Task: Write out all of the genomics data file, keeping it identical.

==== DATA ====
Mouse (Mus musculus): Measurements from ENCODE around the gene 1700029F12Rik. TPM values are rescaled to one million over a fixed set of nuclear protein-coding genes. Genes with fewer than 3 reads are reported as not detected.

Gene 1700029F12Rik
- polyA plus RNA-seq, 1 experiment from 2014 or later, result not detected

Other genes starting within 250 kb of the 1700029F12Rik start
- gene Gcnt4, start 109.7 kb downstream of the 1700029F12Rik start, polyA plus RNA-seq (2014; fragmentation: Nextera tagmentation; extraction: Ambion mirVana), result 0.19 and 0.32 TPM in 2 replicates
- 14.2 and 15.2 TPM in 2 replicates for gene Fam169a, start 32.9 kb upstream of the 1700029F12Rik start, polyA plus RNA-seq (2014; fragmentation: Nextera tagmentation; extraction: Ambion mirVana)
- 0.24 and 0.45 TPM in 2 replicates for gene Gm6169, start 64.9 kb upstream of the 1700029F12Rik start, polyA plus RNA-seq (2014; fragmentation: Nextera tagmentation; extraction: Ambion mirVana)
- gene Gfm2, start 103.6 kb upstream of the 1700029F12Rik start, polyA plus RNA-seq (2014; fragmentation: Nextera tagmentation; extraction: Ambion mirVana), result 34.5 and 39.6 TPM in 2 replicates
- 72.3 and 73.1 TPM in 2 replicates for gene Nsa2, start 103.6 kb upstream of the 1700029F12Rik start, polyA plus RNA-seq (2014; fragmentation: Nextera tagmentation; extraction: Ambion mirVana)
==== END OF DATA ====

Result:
Mouse (Mus musculus): Measurements from ENCODE around the gene 1700029F12Rik. TPM values are rescaled to one million over a fixed set of nuclear protein-coding genes. Genes with fewer than 3 reads are reported as not detected.

Gene 1700029F12Rik
- polyA plus RNA-seq, 1 experiment from 2014 or later, result not detected

Other genes starting within 250 kb of the 1700029F12Rik start
- gene Gcnt4, start 109.7 kb downstream of the 1700029F12Rik start, polyA plus RNA-seq (2014; fragmentation: Nextera tagmentation; extraction: Ambion mirVana), result 0.19 and 0.32 TPM in 2 replicates
- 14.2 and 15.2 TPM in 2 replicates for gene Fam169a, start 32.9 kb upstream of the 1700029F12Rik start, polyA plus RNA-seq (2014; fragmentation: Nextera tagmentation; extraction: Ambion mirVana)
- 0.24 and 0.45 TPM in 2 replicates for gene Gm6169, start 64.9 kb upstream of the 1700029F12Rik start, polyA plus RNA-seq (2014; fragmentation: Nextera tagmentation; extraction: Ambion mirVana)
- gene Gfm2, start 103.6 kb upstream of the 1700029F12Rik start, polyA plus RNA-seq (2014; fragmentation: Nextera tagmentation; extraction: Ambion mirVana), result 34.5 and 39.6 TPM in 2 replicates
- 72.3 and 73.1 TPM in 2 replicates for gene Nsa2, start 103.6 kb upstream of the 1700029F12Rik start, polyA plus RNA-seq (2014; fragmentation: Nextera tagmentation; extraction: Ambion mirVana)